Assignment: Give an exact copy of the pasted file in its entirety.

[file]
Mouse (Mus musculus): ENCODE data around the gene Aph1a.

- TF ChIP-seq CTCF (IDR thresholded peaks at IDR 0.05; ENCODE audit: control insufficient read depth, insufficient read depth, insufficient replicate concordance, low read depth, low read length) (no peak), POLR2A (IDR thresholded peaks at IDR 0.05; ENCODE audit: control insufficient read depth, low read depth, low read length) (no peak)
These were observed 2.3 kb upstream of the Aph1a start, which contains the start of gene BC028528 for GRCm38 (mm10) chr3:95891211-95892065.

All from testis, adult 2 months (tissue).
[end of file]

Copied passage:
Mouse (Mus musculus): ENCODE data around the gene Aph1a.

- TF ChIP-seq CTCF (IDR thresholded peaks at IDR 0.05; ENCODE audit: control insufficient read depth, insufficient read depth, insufficient replicate concordance, low read depth, low read length) (no peak), POLR2A (IDR thresholded peaks at IDR 0.05; ENCODE audit: control insufficient read depth, low read depth, low read length) (no peak)
These were observed 2.3 kb upstream of the Aph1a start, which contains the start of gene BC028528 for GRCm38 (mm10) chr3:95891211-95892065.

All from testis, adult 2 months (tissue).